97 Cougar / Female & Young
FELIS CONCOLOR.--Linn. THE COUGAR.--PANTHER. PLATE XCVI.--MALE:--PLATE XCVII.--FEMALE AND YOUNG. F. immaculata fulva; auriculis nigricantibus, cauda elongata, apice nigra neque floccosa.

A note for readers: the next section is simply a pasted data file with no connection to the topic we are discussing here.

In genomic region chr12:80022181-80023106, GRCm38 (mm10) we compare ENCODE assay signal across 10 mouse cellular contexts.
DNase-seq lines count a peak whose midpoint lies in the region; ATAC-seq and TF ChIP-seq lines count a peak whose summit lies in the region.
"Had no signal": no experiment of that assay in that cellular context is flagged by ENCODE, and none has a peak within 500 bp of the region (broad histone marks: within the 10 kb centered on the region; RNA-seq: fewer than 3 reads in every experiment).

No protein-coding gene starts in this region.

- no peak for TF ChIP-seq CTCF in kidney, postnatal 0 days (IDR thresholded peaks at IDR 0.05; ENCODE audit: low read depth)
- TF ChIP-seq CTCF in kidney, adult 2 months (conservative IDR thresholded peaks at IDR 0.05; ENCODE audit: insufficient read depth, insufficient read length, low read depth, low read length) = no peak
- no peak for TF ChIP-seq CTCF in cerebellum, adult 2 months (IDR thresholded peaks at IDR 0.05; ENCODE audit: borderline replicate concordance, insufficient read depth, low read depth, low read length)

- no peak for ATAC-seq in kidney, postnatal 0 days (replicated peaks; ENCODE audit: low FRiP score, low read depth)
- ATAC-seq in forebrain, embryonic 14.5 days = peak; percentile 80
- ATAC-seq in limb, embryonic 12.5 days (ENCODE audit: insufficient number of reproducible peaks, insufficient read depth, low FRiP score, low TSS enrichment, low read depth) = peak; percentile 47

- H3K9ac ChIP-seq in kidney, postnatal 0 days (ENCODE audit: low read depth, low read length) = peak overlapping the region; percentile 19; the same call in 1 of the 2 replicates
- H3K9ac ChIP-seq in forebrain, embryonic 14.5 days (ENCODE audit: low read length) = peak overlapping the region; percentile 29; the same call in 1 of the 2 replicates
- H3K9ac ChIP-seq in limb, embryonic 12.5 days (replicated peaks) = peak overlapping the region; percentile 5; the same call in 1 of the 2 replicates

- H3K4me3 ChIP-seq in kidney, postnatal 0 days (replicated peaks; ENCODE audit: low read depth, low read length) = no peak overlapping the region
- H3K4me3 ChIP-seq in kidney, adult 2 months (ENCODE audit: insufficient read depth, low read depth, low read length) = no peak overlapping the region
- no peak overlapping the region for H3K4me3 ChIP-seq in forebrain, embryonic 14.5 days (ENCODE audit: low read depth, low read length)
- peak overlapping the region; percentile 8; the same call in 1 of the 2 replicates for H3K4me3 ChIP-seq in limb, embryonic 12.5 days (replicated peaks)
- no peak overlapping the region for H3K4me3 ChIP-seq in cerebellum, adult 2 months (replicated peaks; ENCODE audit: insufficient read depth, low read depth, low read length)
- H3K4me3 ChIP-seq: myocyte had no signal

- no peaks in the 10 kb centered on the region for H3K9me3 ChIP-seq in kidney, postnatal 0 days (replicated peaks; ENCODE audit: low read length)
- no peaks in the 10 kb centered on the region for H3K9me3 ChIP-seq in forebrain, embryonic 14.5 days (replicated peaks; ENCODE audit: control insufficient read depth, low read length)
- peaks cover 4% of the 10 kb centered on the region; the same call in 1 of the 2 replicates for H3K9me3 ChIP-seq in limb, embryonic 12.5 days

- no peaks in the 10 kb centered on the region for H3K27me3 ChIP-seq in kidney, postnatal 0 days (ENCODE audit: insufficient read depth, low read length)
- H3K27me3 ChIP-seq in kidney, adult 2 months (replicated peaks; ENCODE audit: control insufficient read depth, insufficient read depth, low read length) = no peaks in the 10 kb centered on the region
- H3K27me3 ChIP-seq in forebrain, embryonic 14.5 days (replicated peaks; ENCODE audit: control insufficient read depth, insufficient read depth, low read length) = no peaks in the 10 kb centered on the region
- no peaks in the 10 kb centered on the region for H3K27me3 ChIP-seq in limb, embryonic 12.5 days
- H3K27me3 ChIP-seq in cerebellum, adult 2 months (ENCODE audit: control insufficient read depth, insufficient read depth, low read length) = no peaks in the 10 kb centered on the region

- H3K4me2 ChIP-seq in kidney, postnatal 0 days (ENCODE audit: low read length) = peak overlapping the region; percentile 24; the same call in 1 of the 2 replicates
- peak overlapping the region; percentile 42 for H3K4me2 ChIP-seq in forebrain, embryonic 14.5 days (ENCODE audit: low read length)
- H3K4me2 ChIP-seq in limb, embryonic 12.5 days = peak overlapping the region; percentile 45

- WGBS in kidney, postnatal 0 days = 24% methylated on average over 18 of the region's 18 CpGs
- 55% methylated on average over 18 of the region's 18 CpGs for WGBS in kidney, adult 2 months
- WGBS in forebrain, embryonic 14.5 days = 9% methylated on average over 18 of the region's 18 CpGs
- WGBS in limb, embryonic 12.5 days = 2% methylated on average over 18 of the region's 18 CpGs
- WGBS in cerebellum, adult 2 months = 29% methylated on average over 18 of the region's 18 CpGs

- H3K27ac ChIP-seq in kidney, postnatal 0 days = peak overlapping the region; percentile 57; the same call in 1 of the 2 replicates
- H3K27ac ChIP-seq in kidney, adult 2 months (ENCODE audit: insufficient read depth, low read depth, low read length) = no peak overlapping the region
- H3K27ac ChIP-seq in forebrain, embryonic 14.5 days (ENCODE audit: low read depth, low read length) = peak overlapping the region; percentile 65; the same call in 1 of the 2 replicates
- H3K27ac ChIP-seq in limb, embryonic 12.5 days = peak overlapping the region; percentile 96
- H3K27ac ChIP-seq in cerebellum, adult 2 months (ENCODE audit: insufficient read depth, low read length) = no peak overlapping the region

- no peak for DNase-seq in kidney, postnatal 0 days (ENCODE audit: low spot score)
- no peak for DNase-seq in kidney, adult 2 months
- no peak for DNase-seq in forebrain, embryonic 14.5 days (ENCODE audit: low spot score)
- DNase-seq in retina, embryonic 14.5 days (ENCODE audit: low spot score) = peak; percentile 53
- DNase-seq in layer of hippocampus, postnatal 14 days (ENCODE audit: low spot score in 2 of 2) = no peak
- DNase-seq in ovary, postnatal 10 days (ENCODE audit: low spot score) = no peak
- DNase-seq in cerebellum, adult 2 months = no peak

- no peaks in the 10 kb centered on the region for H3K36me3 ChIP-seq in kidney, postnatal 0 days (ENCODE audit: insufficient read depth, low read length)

CHARACTERS. Uniformly tawny-yellow; ears, blackish behind; tail, elongated, apex black, without a tuft. SYNONYMES. FELIS CONCOLOR, Linn. Syst. Nat., ed. Gmel., 1. p. 79. FELIS CONCOLOR, Schreb Saugth., p. 394. FELIS CONCOLOR, Buffon, Hist. Nat., t. 9. FELIS CONCOLOR, Gonazouara, D'azara Anim. du Paraguay. FELIS CONCOLOR, Desmarest in Nouv. Dict., p. 90, 2. PUMA, Leo Americanus, Hernandez. F. CONCOLOR, Cuv. Regne Animal, vol. 1, p. 161 BROWN TIGER, Pennant's Syn. p. 179. BLACK TIGER, Pennant's Syn. p. 180. F. CONCOLOR, Harlan, Fauna Am., p. 94. F. CONCOLOR, Godman, vol. 1, p. 291. F. CONCOLOR, Dekay's Nat. Hist. N. Y., p. 47. DESCRIPTION. Body, long and slender; head, small; neck, long; ears, rounded; legs, short and stout; tail, long, slender and cylindrical, sometimes trailing; fur, soft and short. COLOUR. Body and legs, of a uniform fulvous or tawny colour; under surface, reddish-white; around the eyes, grayish-yellow; hairs within the ears, yellowish-white; exterior of the ears, blackish; lips, at the moustache, black; throat, whitish; tail of the male, longer than that of the female brown at tip, not tufted. We have seen several specimens differing from the above in various shades of colour. These accidental variations, however, are not sufficient to warrant us in regarding these individuals as distinct species. The young are beautifully spotted and barred with blackish-brown, and their hair is soft and downy. DIMENSIONS. Male, shot by J. W. AUDUBON, at Castroville, Texas 28th January, 1846. Feet. Inches From point of nose to root of tail. . . . . . 5 1 Tail. . . . . . . . . . . . . . . . 3 1 Height of ear posteriorly. . . . . . . . . 3 Length of canine teeth, from gums . . . . . . 1 3/4 Female, killed 26th January, 1846. Length of head and body . . . . . . . . . 4 11 Length of Tail . . . . . . . . . . . . 2 8 Length of Height of ear . . . . . . . . . 3 Length of canine teeth . . . . . . . . . 1 1/2 Weight, 149 lbs. HABITS. The Cougar is known all over the United States by the name of the panther or painter, and is another example of that ignorance or want of imagination, which was manifested by the "Colonists," who named nearly every quadruped, bird, and fish, which they found on our continent, after species belonging to the Old World, without regard to more than a most slight resemblance, and generally with a total disregard of propriety. This character of the "Colonists," is, we are sorry to say, kept up to a great extent by their descendants, to the present day, who in designating towns and villages throughout the land, have seized upon the names of Rome, Carthage, Palmyra, Cairo, Athens, Sparta, Troy, Babylon, Jericho, and many other ancient cities, as well as those of Boston, Portsmouth, Plymouth, Bristol, Paris, Manchester, Berlin, Geneva, Portland, &c., &c., from which probably some of the founders of our country towns may have emigrated. We sincerely hope this system of nomenclature will henceforth be discarded; and now let us go back to the Cougar, which is but little more like the true panther than an opossum is like the kangaroo! Before, however, entirely quitting this subject, we may mention that for a long time the Cougar was thought to be the lion; the supposition was that all the skins of the animal that were brought into the settlements by the Indians were skins of females; and the lioness, having something the same colour and but little mane, it occurred to the colonists that the skins they saw could belong to no other animal! The Cougar is found sparsely distributed over the whole of North America up to about latitude 45 degrees. In former times this animal was more abundant than at present, and one was even seen a few miles from the city of New-York within the recollection of DR. DEKAY, who speaks of the consternation occasioned by its appearance in Westchester County, when he was a boy. The Cougar is generally found in the very wildest parts of the country, in deep wooded swamps, or among the mountain cliffs and chasms of the Alleghany range. In Florida he inhabits the miry swamps and the watery everglades; in Texas, he is sometimes found on the open prairies, and his tracks may be seen at almost every cattle-crossing place on the sluggish bayous and creeks with their quick-sands and treacherous banks. At such places the Cougar sometimes finds an unfortunate calf, or perhaps a cow or bullock, that has become fast in the oozy, boggy earth, and from exhaustion has given up its strugglings, and been drowned or suffocated in the mire. This species at times attacks young cattle, and the male from which our drawing was made, was shot in the act of feeding upon a black heifer which he hid seized, killed, and dragged into the edge of a thicket close adjoining the spot. The Cougar, is however, generally compelled to subsist on small animals, young deer, skunks, raccoons, &c., or birds, and will even eat carrion when hard pressed by hunger. His courage is not great, and unless very hungry, or when wounded and at bay, he seldom attacks man. J. W. AUDUBON was informed, when in Texas, that the Cougar would remain in the vicinity of the carcase of a dead horse or cow, retiring after gorging himself, to a patch of tall grasses, or brambles, close by, so as to keep off intruders, and from which lair be could return when his appetite again called him to his dainty food. In other cases he returns, after catching a pig or calf, or finding a dead animal large enough to satisfy his hungry stomach, to his accustomed haunts, frequently to the very place where he was whelped and suckled. Dr. DEKAY mentions, that he was told of a Cougar in Warren County, in the State of New-York, that resorted to a barn, from whence he was repeatedly dislodged, and finally killed. "He shewed no fight whatever, His mouth was found to be filled with the spines of the Canada porcupine, which was probably the cause of his diminished wariness and ferocity, and would in all probability have finally caused his death." The panther, or "painter," as the Cougar is called, is a nocturnal animal more by choice than necessity, as it can see well during the day time It steals upon its intended prey in the darkness or night, with a silent, cautious step, and with great patience makes its noiseless way through the tangled thickets of the deepest forest. When the benighted traveller, or the wearied hunter may be slumbering in his rudely and nastily constructed bivouac at the foot of a huge tree, amid the lonely forest, his fire nearly out, and all around most dismal, dreary, and obscure, he may perchance be roused to a state of terror by the stealthy tread of the prowling Cougar; or his frightened horse, by its snortings and struggles to get loose, will awaken him in time to see the glistening eyes of the dangerous beast glaring upon him like two burning coals. Lucky is he then, if his coolness does not desert him, if his trusty rifle does not miss, through his agitation, or snap for want of better flint; or well off is he, if he can frighten away the savage beast by hurling at him a blazing brand from his nearly extinguished camp-fire. For, be sure the animal has not approached him without the gnawing hunger--the desire for blood, engendered by long fasting and gaunt famine. Some very rare but not well authenticated instances have been recorded in our public prints, where the Cougar at such times has sprang upon the sleeper. At other times the horses are thrown into such a fright, that they break all fastenings and fly in every direction. The late Mr. ROBERT BEST of Cincinnati, wrote to Dr. GODMAN, that one of these animals had surprised a party of travellers, sprung upon the horses, and so lacerated with its claws and teeth their flanks and buttocks, that they with the greatest difficulty succeeded in driving the poor creatures before them next morning, to a public house some miles off. This party, however, had no fire, and were unarmed. A planter on the Yazoo river, some years ago, related the following anecdote of the Cougar to us. As he was riding home alone one night, through the woods, along what is called a "bridle-path" (i. e. a horse-track), one of these animals sprang at him from a fallen log, but owing to his horse making a sudden plunge forward, only struck the rump of the gallant steed with one paw, and could not maintain his hold. The gentleman was for a moment unable to account for the furious start his horse had made, but presently turning his head saw the Cougar behind, and putting spurs to his horse, galloped away. On examining the horse, wounds were observed on his rump corresponding with the claws of the Cougar's paw, and from their distance apart, the foot must have been spread widely when he struck the animal. Another respectable gentleman of the State of Mississippi gave us the following account. A friend of his, a cotton planter, one evening, while at tea, was startled by a tremendous outcry among his dogs, and ran out to quiet them, thinking some person, perhaps a neighbour, had called to see him. The dogs could not be driven back, but rushed into the house; he seized his horsewhip, which hung inside the hall door, and whipped them all out, as he thought, except one, which ran under the table. He then took a candle and looking down, to his surprise and alarm discovered the supposed refractory dog to be a Cougar. He retreated instanter, the females and children of his family fled frightened half out of their senses. The Cougar sprang at him, he parried the blow with the candlestick, but the animal flew at him again, leaping forward perpendicularly, striking at his face with the fore-feet, and at his body with the hind-feet. These attacks he repelled by dealing the Cougar straight-forward blows on its belly with his fist, lightly turning aside and evading its claws, as he best could. The Cougar had nearly overpowered him, when luckily he backed toward the fire-place, and as the animal sprang again at him, dodged him, and the panther almost fell into the fire; at which he was so terrified that he endeavoured to escape, and darting out of the door was immediately attacked again by the dogs, and with their help and a club was killed. Two raftsmen on the Yazoo river, one night encamped on the bank, under a small tent they carried with them, just large enough to cover two. They had a merry supper, and having made a large fire, retired, "turned in" and were soon fast asleep. The night waned, and by degrees a drizzling rain succeeded by a heavy shower pattering on the leaves and on their canvas roof, which sheltered them from its fury, half awakened one of them, when on a sudden the savage growl of a Cougar was heard, and in an instant the animal pounced upon the tent and overthrew it. Our raftsmen did not feel the full force of the blow, as the slight poles of the tent gave way, and the impetus of the spring carried the Panther over them; they started up and scuffled out of the tent without further notice "to quit," and by the dim light of their fire, which the rain had nearly extinguished, saw the animal facing them and ready for another leap; they hastily seized two of the burning sticks, and whirling them around their heads with loud whoops, scared away the midnight prowler. After this adventure they did not, however, try to sleep under their tent any more that night! We have given these relations of others to show that at long intervals, and under peculiar circumstances, when perhaps pinched with hunger, or in defence of its young, the Cougar sometimes attacks men. These instances, however, are very rare, and the relations of an affrightened traveller must be received with some caution, making a due allowance for a natural disposition in man to indulge in the marvellous. Our own experience in regard to the habits of this species is somewhat limited, but we are obliged to state that in the only three instances in which we observed it in its native forests, an impression was left on our minds that it was the most cowardly of any species of its size belonging to this genus. In our boyhood, whilst residing in the northern part of New-York, forty-eight years ago, on our way to school through a wood, a Cougar crossed the path not ten yards in front of us. We had never before seen this species, and it was, even at that early period, exceedingly rare in that vicinity. When the Cougar observed us he commenced a hurried retreat; a small terrier that accompanied us gave chase to the animal, which, after running about a hundred yards, mounted an oak and rested on one of its limbs about twenty feet from the ground. We approached and raised a loud whoop, when he sprang to the earth and soon made his escape. He was, a few days afterwards, hunted by the neighbours and shot. Another was treed at night, by a party on a raccoon hunt; supposing it to be a raccoon, one of the men climbed the tree, when the Cougar leaped to the ground, overturning one of the young hunters that happened to be in his way, had made his escape. A third was chased by cur-dogs in a valley in the vicinity of the Catskill mountains, and after half an hour's chase ascended a beech-tree. He placed himself in a crotch, and was fired at with duck-shot about a dozen times, when he was finally killed, and fell heavily to the ground. A Mr. RANDOLPH, of Virginia, related to us an amusing anecdote of a rencontre which he and a Kentuckian had in a valley of one of the Virginia mountains with a Cougar. This occurrence took place about thirty years ago. They had no guns, but meeting him near the road, they gave chase with their horses, and after a run of a few hundred yards he ascended a tree. RANDOLPH climbed the tree, and the Cougar sprang down, avoiding the Kentuckian, who stood ready to attack him with his club. The latter again followed, on his horse, when he treed him a second time. RANDOLPH again climbed after him, but found the animal was coming down, and disposed to fight his way to the ground. He stunned him with a blow, when the Cougar let go his hold, fell to the earth, and was killed by his comrade, who was waiting with his club below. From all the conversations we have had with hunters who were in the habit of killing the Cougar, we have been brought to the conviction that a man of moderate courage, with a good rifle and a steady arm, accompanied by three or four active dogs, a mixture of either the fox-hound or grey-hound, might hunt the Cougar with great safety to himself, and with a tolerable prospect of success. This animal, which has excited so much terror in the minds of the ignorant and timid, has been nearly exterminated in all our Atlantic States, and we do not recollect a single well authenticated instance where any hunter's life fell a sacrifice in a Cougar hunt. Among the mountains of the head-waters of the Juniatta river, as we were informed, the Cougar is so abundant, that one man has killed for some years, from two to five, and one very hard winter, he killed seven. In this part of the country the Cougar is hunted with half-bred hounds, the full-blooded dogs lacking, courage to attack so large and fierce looking an animal when they overtake it. The hunt is conducted much in the manner of a chase after the common wild-cat. The Cougar is "treed" after running about fifteen or twenty minutes, and generally shot, but sometimes it shews fight before it takes to a tree, and the hunters consider it great sport: we heard of an instance of one of these fights, in which the Cougar got hold of a dog, and was killing it, when the hunter in his anxiety to save his dog, rushed upon the Cougar, seized him by the tail and broke his back with a single blow of an axe. According to the relations of old hunters, the Cougar has three or four young at a litter. We have heard of an instance of one being found, a very old female, in whose den there were five young, about as large as cats, we believe, however, that the usual number of young, is two. The dens of this species are generally near the mouth of some cave in the rocks, where the animal's lair is just far enough inside to be out of the rain; and not in this respect like the dens of the bear, which are sometimes ten or twelve yards from the opening of a large crack or fissure in the rocks. In the Southern States, where there are no caves or rocks, the lair of the Cougar is generally in a very dense thicket, or in a cane-brake. It is a rude sort of bed of sticks, weeds, leaves, and grasses or mosses, and where the canes arch over it; as they are evergreen, their long pointed leaves turn the rain at all seasons of the year. We have never observed any bones or fragments of animals they had fed upon, at the lairs of the Cougar, and suppose they always feed on what they catch near the spot where they capture the prey. The tales related of the cry of the Cougar in the forest in imitation of the call of a lost traveller, or the cry of a child, must be received with much caution, and may in many of their exaggerations be set down as vulgar errors. In a state of captivity, we have never heard the male uttering any other note than a low growl; the female, however, we have frequently heard uttering a kind of mewing like that of a cat, but a more prolonged and louder note, that could be heard at the distance of about two hundred yards. All the males, however, of the cat kind, at the season when the sexes seek each other, emit remarkable and startling cries as is evidenced by the common cat, in what is denominated caterwauling. We have observed the same habit in the leopard, the ocelot, and in our two species of lynx. It is not impossible, therefore, that the male Cougar, may at the rutting season have some peculiar and startling notes. The cries, however, to which persons have from time to time directed our attention, as belonging to the Cougar, we were well convinced were uttered by other animals. In one instance, we ascertained them to proceed from a red fox which was killed in the hunt, got up for the purpose of killing the Cougar. In other cases the screams of the great horned, the barred, or the screech owl are mistaken for the cries of this animal. The female Cougar is a most affectionate mother, and will not leave her young cubs, unless occasionally to procure food to support her own strength; she therefore often becomes very lean and poor. The female we have figured, was in this condition; we procured one of her cubs and figured it, presenting its beautiful spots, seldom before noticed. The other made its escape. The whelps are suckled by the dam until about half grown, and then hunt with the old ones (which generally go in pairs) until the mother is with young again, or the young ones find mates for themselves, and begin to breed. The period of gestation of the Cougar is ninety-seven days, as has been ascertained at the Zoological Society of London, (Proceedings, 1832, p. 62.) In the Northern and Middle States, the young are produced in the spring. In the Southern States, however, where the animal is supplied with an abundance of food, and not much incommoded by the cold, the the young have in some instances been discovered in autumn. J. W. AUDUBON found, in Texas, young Cougars nearly half grown in February. GEOGRAPHICAL DISTRIBUTION. This species has a wide geographical range. It was formerly found in all the Northern and Eastern States, and we have seen a specimen procured in Upper Canada. The climates of Lower Canada, New Foundland, and Labrador, appear to be too cold for its permanent residence. In all the Atlantic States it was formerly found, and a few still exist in the less cultivated portions. It is occasionally shot in the extensive swamps, along the river courses of Carolina, Georgia, Mississippi, and Louisiana; it is found sparingly on the whole range of the Alleghanies, running through a considerable portion of the United States. It has crossed the Rocky Mountains, and exists on the Pacific, in Oregon and California; it is quite abundant in Florida and Texas; is found within the tropics in Mexico, and Yucatan, and has penetrated through Panama into Guyana and South America, where it is sometimes called the Puma GENERAL REMARKS. The variations of size, to which this species is subject, have created much confusion among our books of Natural History, and added a considerable number of supposed new species. After having examined very carefully very many specimens, both in a prepared state, and alive in menageries, procured in most parts of North and South America, we have arrived at the conclusion that the Cougar of North America and the Puma of our Southern Continent are one and the same species, and cannot even be regarded as varieties.